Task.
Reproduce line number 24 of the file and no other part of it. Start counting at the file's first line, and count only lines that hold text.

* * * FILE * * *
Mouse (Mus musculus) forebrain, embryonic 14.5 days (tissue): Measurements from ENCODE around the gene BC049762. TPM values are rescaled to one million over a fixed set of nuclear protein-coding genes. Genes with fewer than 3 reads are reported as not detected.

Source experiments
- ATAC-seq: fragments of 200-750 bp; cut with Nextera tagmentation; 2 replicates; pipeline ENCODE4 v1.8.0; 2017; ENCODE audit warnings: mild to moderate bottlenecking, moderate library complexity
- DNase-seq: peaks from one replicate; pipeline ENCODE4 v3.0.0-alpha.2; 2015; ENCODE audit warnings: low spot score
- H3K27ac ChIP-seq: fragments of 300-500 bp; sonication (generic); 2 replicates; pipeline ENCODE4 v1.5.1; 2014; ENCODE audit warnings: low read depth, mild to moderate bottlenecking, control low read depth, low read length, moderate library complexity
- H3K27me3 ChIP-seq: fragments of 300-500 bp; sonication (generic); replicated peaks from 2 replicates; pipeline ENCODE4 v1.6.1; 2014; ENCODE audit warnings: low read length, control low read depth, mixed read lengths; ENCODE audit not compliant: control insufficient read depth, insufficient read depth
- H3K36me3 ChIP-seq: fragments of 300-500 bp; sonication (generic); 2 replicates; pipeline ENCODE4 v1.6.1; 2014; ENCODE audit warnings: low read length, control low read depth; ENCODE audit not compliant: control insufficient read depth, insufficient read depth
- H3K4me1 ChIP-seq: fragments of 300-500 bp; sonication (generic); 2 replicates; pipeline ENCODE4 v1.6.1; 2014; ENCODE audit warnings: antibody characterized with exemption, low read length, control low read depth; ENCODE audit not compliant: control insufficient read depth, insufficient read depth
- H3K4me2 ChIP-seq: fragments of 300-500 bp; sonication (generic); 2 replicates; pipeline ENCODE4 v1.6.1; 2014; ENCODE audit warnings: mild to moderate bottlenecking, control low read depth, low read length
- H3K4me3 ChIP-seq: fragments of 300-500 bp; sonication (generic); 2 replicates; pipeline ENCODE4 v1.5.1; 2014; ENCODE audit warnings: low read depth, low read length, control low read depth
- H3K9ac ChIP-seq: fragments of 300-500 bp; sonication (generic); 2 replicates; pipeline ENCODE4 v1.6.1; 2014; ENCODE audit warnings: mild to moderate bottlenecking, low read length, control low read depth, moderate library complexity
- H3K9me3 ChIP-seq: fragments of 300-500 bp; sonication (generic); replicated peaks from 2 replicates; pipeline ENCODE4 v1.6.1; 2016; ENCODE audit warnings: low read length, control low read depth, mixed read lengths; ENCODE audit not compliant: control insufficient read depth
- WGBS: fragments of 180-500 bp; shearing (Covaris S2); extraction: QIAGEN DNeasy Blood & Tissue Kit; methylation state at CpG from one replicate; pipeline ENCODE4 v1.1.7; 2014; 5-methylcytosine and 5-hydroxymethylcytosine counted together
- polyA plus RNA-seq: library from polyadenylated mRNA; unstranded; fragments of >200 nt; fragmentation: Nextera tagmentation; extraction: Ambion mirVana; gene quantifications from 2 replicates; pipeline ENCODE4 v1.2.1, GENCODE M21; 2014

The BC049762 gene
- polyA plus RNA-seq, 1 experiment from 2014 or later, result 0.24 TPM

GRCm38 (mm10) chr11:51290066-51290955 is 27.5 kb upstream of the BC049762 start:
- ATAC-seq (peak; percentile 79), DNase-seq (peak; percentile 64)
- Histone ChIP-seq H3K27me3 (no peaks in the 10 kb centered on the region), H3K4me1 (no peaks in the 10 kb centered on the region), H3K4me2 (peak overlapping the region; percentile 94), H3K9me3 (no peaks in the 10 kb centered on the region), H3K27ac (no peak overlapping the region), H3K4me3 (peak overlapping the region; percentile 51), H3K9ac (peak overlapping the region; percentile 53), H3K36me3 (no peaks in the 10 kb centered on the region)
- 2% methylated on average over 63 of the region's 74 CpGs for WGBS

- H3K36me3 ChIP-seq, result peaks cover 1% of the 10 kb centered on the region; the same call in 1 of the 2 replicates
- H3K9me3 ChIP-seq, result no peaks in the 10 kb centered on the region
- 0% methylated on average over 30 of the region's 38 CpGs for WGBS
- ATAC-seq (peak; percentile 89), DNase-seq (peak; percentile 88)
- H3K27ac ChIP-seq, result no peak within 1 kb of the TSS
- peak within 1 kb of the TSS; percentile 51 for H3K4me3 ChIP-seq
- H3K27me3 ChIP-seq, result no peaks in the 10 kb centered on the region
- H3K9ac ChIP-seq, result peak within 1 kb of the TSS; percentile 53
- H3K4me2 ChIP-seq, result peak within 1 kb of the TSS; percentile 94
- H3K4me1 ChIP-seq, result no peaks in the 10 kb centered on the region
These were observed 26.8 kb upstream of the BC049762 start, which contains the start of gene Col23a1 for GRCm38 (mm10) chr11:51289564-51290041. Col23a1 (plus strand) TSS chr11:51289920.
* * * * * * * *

- ATAC-seq (peak; percentile 89), DNase-seq (peak; percentile 88)